var (C# reference)

Beginning with C# 3, variables that are declared at method scope can have an implicit "type" var. An implicitly typed local variable is strongly typed just as if you had declared the type yourself, but the compiler determines the type. The following two declarations of i are functionally equivalent:

var i = 10; // Implicitly typed.
int i = 10; // Explicitly typed.


When var is used with nullable reference types enabled, it always implies a nullable reference type even if the expression type isn't nullable. The compiler's null state analysis protects against dereferencing a potential null value. If the variable is never assigned to an expression that maybe null, the compiler won't emit any warnings. If you assign the variable to an expression that might be null, you must test that it isn't null before dereferencing it to avoid any warnings.

A common use of the var keyword is with constructor invocation expressions. The use of var allows you to not repeat a type name in a variable declaration and object instantiation, as the following example shows:

var xs = new List<int>();

Beginning with C# 9.0, you can use a target-typed new expression as an alternative:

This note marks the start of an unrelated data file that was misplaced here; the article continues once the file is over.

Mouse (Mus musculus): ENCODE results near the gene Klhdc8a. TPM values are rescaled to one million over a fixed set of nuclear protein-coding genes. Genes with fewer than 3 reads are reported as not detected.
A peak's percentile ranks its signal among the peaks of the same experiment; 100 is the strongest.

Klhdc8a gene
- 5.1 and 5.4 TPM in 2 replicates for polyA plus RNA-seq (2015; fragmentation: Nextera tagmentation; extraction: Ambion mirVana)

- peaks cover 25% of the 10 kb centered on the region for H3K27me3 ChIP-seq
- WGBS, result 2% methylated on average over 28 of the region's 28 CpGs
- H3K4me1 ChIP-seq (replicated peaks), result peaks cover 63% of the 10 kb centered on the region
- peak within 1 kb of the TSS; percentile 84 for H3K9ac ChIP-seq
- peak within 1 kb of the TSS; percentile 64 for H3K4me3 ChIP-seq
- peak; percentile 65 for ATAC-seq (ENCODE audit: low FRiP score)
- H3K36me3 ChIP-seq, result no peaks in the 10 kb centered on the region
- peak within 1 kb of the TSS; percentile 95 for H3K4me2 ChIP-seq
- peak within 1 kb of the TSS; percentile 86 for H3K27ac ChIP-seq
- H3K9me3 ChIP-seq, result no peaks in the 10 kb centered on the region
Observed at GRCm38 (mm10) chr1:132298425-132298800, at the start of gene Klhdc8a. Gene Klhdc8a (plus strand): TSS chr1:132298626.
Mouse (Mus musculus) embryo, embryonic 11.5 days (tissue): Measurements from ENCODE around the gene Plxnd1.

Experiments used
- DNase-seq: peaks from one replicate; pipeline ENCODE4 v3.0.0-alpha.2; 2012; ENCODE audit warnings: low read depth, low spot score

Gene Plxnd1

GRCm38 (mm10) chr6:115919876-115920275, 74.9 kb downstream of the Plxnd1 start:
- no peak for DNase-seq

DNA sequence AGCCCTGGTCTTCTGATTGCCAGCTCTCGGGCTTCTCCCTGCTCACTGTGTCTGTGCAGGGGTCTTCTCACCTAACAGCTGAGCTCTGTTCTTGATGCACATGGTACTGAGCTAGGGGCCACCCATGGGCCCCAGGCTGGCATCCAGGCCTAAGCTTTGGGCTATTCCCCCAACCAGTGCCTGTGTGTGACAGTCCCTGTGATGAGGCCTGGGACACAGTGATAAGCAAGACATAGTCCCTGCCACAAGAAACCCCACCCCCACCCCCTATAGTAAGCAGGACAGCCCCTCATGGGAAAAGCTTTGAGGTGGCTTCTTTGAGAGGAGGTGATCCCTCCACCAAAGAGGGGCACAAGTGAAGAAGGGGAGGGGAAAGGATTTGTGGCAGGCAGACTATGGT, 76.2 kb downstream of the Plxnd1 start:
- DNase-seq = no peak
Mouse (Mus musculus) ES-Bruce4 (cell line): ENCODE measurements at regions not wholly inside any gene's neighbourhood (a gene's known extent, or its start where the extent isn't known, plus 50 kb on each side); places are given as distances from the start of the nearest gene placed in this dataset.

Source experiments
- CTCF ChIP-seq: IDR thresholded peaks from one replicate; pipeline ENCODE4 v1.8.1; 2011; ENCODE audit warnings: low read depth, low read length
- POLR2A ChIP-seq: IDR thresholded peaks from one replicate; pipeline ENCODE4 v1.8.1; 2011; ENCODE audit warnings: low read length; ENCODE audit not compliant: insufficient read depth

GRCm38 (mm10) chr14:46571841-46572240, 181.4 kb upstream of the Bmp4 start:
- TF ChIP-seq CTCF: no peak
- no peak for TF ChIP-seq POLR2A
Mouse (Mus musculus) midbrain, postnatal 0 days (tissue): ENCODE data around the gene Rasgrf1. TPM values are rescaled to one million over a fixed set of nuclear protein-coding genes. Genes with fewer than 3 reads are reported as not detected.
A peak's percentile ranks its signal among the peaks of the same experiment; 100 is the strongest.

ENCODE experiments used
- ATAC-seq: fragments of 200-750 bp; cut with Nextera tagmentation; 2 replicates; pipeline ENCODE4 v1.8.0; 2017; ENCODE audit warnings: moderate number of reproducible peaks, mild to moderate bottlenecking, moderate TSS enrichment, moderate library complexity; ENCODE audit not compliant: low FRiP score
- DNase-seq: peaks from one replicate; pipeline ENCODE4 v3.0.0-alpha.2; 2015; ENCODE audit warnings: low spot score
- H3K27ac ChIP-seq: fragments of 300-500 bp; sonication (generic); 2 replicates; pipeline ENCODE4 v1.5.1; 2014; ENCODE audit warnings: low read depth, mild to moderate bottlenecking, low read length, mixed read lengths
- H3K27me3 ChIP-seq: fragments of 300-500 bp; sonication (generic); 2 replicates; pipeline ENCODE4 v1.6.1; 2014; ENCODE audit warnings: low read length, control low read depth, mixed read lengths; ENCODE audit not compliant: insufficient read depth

List<int> xs = new();
List<int>? ys = new();

In pattern matching, the var keyword is used in a var pattern.


The following example shows two query expressions. In the first expression, the use of var is permitted but is not required, because the type of the query result can be stated explicitly as an IEnumerable<string>. However, in the second expression, var allows the result to be a collection of anonymous types, and the name of that type is not accessible except to the compiler itself. Use of var eliminates the requirement to create a new class for the result. Note that in Example #2, the foreach iteration variable item must also be implicitly typed.

// Example #1: var is optional when
// the select clause specifies a string
string[] words = { "apple", "strawberry", "grape", "peach", "banana" };
var wordQuery = from word in words
                where word[0] == 'g'
                select word;

// Because each element in the sequence is a string,
// not an anonymous type, var is optional here also.
foreach (string s in wordQuery)

// Example #2: var is required because
// the select clause specifies an anonymous type
var custQuery = from cust in customers
                where cust.City == "Phoenix"
                select new { cust.Name, cust.Phone };

// var must be used because each item
// in the sequence is an anonymous type
foreach (var item in custQuery)
    Console.WriteLine("Name={0}, Phone={1}", item.Name, item.Phone);

See also